History of Telecine

History of Telecine

History of Telecine

History of Telecine

With the advent of popular television, broadcasters realized they needed more than live programming. By turning to film-originated material, they would have access to the wealth of films made for the cinema in addition to recorded television programming on film that could be aired at different times. However, the difference in frame rates between film (generally 24 frame/s) and television (30 or 25 frame/s) meant that simply playing a film into a television camera would result in flickering when the film frame was changed in mid-field of the TV frame.
Originally the kinescope was used to record the image off of a television display to film, synchronized to the TV scan rate. This could then be re-played directly into a video camera for re-display.Pincus, Edward and Ascher, Steven. (1984). ”The Filmmaker’s Handbook”. Plume. p. 368-9 ISBN 0-452-25526-0 Non-live programming could also be filmed using the same cameras, edited mechanically as normal, and then played back for TV. As the film was run at the same speed as the television, the flickering was eliminated. Various displays, including projectors for these “video rate films”, slide projectors and movie cameras were often combined into a “Film Chain”, allowing the broadcaster to cue up various forms of media and switch between them by moving a mirror or prism. Color was supported by using a multi-tube video camera and prisms to separate the original color signal and feeding the red, green and blue to separate tubes.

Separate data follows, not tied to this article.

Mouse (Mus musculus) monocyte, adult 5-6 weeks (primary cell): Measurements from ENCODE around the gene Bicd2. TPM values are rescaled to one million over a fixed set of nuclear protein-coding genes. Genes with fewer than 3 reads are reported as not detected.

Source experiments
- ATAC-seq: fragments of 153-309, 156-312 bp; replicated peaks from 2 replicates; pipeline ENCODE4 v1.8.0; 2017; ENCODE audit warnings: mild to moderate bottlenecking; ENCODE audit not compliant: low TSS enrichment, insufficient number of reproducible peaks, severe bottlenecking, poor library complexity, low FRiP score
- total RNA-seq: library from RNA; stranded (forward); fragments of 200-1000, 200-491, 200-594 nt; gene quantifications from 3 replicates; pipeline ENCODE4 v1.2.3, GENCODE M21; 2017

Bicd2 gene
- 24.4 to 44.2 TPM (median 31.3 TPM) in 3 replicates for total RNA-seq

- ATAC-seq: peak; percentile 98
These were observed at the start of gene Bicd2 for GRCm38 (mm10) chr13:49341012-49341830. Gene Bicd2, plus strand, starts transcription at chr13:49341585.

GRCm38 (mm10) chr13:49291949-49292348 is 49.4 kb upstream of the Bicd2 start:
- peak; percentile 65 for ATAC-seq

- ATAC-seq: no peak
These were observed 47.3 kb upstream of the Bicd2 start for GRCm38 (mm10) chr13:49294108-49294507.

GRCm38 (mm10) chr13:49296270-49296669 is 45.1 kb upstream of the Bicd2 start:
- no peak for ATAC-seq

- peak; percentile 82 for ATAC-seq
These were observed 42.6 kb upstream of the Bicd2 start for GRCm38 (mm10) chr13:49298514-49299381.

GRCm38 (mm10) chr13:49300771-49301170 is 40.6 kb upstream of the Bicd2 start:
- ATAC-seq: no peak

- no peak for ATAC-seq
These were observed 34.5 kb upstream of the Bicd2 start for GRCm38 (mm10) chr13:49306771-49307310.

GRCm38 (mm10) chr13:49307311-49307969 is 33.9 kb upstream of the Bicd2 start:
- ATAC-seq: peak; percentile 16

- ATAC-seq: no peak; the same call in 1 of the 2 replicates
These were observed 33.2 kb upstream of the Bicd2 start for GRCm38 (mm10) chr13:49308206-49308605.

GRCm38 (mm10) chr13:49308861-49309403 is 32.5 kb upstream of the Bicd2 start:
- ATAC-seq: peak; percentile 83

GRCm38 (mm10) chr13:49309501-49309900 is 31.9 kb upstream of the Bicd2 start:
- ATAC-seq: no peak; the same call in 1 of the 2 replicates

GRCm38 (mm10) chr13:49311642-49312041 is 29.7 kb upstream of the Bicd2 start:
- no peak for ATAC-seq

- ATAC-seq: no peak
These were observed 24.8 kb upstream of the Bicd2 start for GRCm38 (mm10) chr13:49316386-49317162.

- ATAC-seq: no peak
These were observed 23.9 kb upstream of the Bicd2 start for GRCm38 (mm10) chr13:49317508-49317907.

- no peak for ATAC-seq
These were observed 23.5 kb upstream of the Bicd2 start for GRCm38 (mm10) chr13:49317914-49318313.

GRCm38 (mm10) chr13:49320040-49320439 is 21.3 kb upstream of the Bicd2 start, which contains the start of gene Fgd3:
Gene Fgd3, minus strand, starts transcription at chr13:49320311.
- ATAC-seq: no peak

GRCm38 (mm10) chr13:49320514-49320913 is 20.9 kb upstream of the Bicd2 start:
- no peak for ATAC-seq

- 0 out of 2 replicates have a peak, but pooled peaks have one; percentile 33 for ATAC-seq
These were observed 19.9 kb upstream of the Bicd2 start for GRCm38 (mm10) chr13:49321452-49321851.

However, this still left film shot at cinema rates as a problem. The obvious solution is to simply speed up the film to match the television frame rates, but this, at least in the case of NTSC, is rather obvious to the eye and ear. This problem is not difficult to fix, however; the solution being to periodically play a selected frame twice. For NTSC, the difference in frame rates can be corrected by showing every 4th frame of film twice, although this does require the sound to be handled separately to avoid “skipping” effects. A more convincing technique is to use “2:3 pulldown”, which turns every other frame of the film into three ”Interlace|fields” of video, which results in a much smoother display. PAL uses a similar system, “2:2 pulldown”. These projectors could be included into existing film chain systems, allowing cinematic films to be played directly to television. With the introduction of videotape into television processing in the 1950s, it became practical to record telecined movies to videotape for later playback. This eliminated the need for the special projectors and cameras in the broadcast studio.
Since that time, telecine has primarily been a film-to-videotape process, as opposed to film-to-air. Changes since the 1950s have primarily been in terms of equipment and physical formats, the basic concept remains the same. Home videotapes of movies used this technique, and it is not uncommon to find telecined DVDs when the source was originally recorded to videotape. The same is not true for modern DVDs of cinematic movies, which are generally recorded in their original frame rate — in these cases the DVD player itself applies telecining as required to match the capabilities of the television.

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